Content / Suspension / Rear Suspension Rebuild - S3 E-Type

S3 E-Type

Rear Suspension Rebuild

by Dave

Jag_Rear_Susp_Nov_07_102.jpg


I set out to just clean & check the rear suspension components, replacing UJs, springs, shocks and rebuilding brakes, but I found that most of the bearings were showing signs of wear. This looked to me to be a result of water ingress/corrosion rather than massive mileage. The bearings for the rear wishbones are(exploded diagram):
C17167 (Needle) Torrington BA 146, I used IKO (Nippon Thompson) Brand , make sure they are "full complement" type.
C16029 (Taper Roller) Timken 03062/03162 or equivalent.
C16628 (Oil Seal) use a one-piece National 471652 or equivalent. These bearings & seals are all readily available at your local bearing/seal specialist.

The Koni shock absorbers were badly worn: they had absolutely no 'bump' damping, but still had the adjustable 'rebound' damping. Certainly explains the poor handling!  I have replaced with standard non-adjustable Sachs/Boge items.

Springs were replaced because rear ride-height was too low, interestingly the new springs had the same 'free length', but the result is that the car sits ~2 inch higher at rear.

I had carefully labelled all shims on the diff & driveshafts, including which side they came off; result was that in all cases there was no need to adjust clearances/re-shim, as all were correct ( in other words, this shimming is more to do with casting/production tolerances than anything to do with assembly/wear). 

rear_susp_13-1-08__01.jpg

 
With the diff fitted in the subframe I could start to assemble the lower wishbones.

rear_susp_13-1-08__02.jpg


An once they were in-place and moving freely, i added the rebuilt driveshafts and the rebuilt hubs. Then the shock/spring units could be added and the base plate of the subframe put in-place.

rear_susp_13-1-08__03.jpg


Although it looks rather 'ungainly', you have to fit the trailing arms at this time because the bolt securing the T/Arm to the wishbone only *just* clears the Shock mount... a special bolt is required and even this won't fit once the shock is in-place.

At this point I used an engine hoist to mave the assembly closer to the car (& out of the rain).

rear_susp_28-1-08__04.jpg


I then fitted the rebuilt brakes and made up new brake lines.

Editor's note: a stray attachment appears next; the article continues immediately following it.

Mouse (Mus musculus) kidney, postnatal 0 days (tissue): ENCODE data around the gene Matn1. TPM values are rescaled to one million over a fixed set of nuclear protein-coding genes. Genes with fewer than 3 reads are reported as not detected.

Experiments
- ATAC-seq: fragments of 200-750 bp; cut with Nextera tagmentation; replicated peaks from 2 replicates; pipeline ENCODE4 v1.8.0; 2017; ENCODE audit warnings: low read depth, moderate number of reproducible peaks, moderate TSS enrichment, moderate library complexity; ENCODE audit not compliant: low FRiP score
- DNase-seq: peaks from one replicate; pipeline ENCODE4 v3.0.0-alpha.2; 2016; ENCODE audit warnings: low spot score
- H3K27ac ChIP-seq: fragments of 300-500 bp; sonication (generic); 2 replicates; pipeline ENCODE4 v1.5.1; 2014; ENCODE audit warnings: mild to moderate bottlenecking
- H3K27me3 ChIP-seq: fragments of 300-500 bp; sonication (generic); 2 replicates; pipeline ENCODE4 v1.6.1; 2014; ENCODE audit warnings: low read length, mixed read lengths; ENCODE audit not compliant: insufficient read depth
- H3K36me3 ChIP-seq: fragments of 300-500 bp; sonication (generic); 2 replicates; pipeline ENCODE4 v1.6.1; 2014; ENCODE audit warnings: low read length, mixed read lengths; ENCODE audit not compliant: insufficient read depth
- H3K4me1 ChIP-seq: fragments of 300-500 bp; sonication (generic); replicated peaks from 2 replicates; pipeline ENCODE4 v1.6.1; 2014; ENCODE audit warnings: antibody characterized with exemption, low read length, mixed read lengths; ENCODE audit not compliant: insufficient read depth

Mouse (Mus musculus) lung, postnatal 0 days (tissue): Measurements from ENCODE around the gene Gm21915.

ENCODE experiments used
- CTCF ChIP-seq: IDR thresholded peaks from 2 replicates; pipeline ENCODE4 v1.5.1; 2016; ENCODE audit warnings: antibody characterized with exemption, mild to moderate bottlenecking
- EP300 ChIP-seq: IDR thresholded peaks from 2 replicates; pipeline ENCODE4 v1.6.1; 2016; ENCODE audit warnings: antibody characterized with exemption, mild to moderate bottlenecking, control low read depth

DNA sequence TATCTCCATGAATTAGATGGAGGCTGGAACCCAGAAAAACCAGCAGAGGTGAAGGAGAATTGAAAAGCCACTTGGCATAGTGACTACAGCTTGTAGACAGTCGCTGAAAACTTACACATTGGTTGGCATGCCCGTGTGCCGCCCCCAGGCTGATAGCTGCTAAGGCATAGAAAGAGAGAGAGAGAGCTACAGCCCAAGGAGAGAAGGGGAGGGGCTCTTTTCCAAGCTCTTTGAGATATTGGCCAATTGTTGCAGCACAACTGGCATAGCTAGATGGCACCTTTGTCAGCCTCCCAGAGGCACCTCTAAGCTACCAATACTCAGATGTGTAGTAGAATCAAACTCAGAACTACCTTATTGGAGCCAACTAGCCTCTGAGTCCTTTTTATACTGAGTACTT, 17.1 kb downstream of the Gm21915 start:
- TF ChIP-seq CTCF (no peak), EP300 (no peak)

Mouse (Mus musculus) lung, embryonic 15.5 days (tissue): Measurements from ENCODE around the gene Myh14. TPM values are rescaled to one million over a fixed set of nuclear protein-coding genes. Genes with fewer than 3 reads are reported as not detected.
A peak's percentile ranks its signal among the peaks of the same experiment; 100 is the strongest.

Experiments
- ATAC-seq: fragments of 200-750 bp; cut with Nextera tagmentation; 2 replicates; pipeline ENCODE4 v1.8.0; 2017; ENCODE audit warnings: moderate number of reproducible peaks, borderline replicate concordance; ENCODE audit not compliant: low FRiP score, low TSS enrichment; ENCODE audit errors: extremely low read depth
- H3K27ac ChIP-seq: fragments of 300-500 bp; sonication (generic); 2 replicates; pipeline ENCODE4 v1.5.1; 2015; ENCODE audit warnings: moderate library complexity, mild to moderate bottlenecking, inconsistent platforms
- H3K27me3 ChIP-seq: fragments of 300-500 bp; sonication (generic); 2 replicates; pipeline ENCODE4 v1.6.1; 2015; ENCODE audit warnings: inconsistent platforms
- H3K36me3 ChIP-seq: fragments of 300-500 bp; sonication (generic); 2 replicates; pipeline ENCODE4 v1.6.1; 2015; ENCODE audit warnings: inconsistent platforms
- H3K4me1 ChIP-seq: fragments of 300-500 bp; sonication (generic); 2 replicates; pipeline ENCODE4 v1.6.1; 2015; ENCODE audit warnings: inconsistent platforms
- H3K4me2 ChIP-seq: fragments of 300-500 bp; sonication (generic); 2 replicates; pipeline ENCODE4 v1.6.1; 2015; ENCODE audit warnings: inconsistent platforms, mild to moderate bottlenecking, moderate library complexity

rear_susp_28-1-08__06.jpg


Before fitting to the car, I filled the diff with oil.... much easier at this stage...

rear_susp_28-1-08__01.jpg


The little bottle is important: that's the additive required for the LSD - without this you'll find that the diff locks-up to easily, giving tyre-wear and 'noisy cornering"....

rear_susp_28-1-08__02.jpg


It's hard to describe the rancid objectionable smell of this stuff...but at least it allows you to quickly smell a leak....


rear_susp_28-1-08__05.jpg


So here it is ready to go back ... only took 3 months to do (OK, it took probably 8 days of work, 6 Hrs/day).

rear_susp_28-1-08__07.jpg


I was able to put the subframe back on my own, just using the jack platform I'd made earlier. Before re-fitting all the parts I connected & bled the brakes in order to double-check any risk of leaks/problems (so I would minimise having to 'undo' much assembly work). In fact I did find one small leak from the 'T'piece in the hydraulic line which could be tightened easily before all the other bits were in-place.

Overall result on the road: far better brakes and proper damping over bumps with a ride-height looking much healthier with no grounding on speed bumps etc.... well worth it!
Comments
Rear Suspension RebuildBrowser|15 Mar : 17:24
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This will be most helpful as i've been planning this event for months now(accumulating parts).
Soon,soon.

Rear Suspension Rebuildsammiu#inbox.re|22 Apr : 18:26
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SUPER THANK YUO. MOST USEFUL ARTICLES!

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